Review- Darius by Grace Burrowes


Title:  Darius

Darius

Genre:  Historical Romance

Author: Grace Burrowes

Publisher: Sourcebooks Casablanca, 2013

Source:  purchase

Rating: 3

Sexy Rating: 5

Description from amazon.com:

With his beloved sister tainted by scandal, his widowed brother shattered by grief , and his funds cut off, Darius Lindsey sees no option but to sell himself—body and soul. Until the day he encounters lovely, beguiling Lady Vivian Longstreet, whose tenderness and understanding wrap his soul in a grace he knows he’ll never deserve…

**

I wanted to really like this book since I had already read three other books in this series and liked them, some more than others.  However the plot of this book was so much like Lorraine Heath’s WAKING UP WITH A DUKE that I was disappointed.  I realize that there is no new plot under the sun but to have two so similar, being published just a short time apart made reading not as enjoyable for me. Of course to anyone who had not read both books then they each had their own merits.

Of course Ms. Burrowes’ writing is very good.  She is good at character development and can wring emotion out of every page.  There have been some dissatisfied reviewers who think that Darius should not have gone back to his gigolo ways after falling in love but I disagree since he was trying to extricate himself from those encounters without the threat of blackmail.  It made sense that he would not rock the boat at that time.  He does become a true hero in the book.  That Vivian’s husband would use subterfuge to carry on his dynasty was very believable, and it became apparent that he wanted the two to fall in love although one wonders why he picked notorious Darius, a man he knew only by tainted reputation.  I gave this book only an “okay” 3 stars because I had so many questions that were not answered. But that said, it had a story that was compelling.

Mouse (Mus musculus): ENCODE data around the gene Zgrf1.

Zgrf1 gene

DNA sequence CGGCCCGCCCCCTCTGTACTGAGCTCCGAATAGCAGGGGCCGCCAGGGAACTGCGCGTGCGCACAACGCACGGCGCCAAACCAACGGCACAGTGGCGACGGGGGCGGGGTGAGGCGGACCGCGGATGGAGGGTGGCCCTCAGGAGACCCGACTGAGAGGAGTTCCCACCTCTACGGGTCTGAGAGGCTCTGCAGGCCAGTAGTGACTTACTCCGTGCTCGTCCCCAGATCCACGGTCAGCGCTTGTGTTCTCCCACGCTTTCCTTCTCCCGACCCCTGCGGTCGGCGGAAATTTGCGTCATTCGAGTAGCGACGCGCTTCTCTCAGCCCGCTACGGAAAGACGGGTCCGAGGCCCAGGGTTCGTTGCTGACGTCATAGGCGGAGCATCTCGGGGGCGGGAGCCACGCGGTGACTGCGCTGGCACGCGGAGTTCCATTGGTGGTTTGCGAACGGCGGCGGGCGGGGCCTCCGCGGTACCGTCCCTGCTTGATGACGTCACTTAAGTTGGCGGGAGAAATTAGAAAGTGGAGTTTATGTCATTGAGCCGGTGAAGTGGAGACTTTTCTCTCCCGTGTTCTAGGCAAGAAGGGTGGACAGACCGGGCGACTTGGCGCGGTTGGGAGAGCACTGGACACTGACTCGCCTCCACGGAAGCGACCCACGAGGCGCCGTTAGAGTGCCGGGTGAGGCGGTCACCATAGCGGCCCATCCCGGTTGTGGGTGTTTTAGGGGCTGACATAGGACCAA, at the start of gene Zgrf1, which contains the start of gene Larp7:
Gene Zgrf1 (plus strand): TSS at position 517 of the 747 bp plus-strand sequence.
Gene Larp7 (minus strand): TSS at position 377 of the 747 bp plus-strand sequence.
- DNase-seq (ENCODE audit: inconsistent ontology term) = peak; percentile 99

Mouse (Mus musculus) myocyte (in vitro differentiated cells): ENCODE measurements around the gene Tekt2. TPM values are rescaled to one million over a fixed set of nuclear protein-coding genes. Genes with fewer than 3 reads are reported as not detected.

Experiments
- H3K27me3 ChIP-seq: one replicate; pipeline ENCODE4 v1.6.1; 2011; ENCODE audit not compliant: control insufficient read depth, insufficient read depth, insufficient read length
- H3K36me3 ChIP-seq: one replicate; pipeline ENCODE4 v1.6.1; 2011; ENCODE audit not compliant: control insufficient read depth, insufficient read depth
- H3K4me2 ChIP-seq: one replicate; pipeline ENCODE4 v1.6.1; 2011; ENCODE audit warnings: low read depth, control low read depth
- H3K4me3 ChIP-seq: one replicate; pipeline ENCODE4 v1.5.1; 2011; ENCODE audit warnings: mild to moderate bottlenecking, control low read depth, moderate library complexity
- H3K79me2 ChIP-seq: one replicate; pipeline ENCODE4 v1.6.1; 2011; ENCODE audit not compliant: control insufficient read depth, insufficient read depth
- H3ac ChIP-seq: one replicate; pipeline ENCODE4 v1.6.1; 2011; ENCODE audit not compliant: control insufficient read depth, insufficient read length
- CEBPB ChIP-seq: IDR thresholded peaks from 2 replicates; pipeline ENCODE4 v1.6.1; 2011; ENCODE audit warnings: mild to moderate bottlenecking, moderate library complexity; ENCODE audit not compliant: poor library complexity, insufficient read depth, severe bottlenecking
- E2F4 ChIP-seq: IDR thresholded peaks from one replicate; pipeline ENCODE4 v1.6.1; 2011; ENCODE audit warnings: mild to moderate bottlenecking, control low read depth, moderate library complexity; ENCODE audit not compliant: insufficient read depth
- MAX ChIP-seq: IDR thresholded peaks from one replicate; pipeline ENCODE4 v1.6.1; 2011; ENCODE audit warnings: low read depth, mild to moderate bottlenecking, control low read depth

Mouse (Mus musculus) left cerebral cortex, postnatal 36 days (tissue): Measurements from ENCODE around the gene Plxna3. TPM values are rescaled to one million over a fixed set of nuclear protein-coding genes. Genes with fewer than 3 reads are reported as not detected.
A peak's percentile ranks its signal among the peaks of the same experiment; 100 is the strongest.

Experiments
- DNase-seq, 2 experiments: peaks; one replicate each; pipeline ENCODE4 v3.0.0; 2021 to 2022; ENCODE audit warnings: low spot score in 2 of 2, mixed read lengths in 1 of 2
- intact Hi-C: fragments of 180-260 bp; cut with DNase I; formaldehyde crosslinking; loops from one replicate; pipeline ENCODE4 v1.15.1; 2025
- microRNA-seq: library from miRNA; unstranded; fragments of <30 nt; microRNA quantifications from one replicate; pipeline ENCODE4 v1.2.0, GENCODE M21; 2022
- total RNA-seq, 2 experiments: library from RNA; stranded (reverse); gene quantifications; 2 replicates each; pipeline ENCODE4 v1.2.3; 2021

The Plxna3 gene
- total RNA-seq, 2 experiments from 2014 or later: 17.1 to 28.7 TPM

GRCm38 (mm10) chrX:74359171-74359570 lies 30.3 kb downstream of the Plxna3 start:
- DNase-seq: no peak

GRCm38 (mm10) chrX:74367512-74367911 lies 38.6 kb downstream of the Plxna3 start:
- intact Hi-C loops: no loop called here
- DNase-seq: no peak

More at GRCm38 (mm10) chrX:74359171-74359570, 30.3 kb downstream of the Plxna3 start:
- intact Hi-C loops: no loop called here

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2 Comments

Filed under Book review, Books, Historical Romance

2 responses to “Review- Darius by Grace Burrowes

  1. I have read both books and, luckily, II read them far enough apart to appreciate the merits of each.

    Like

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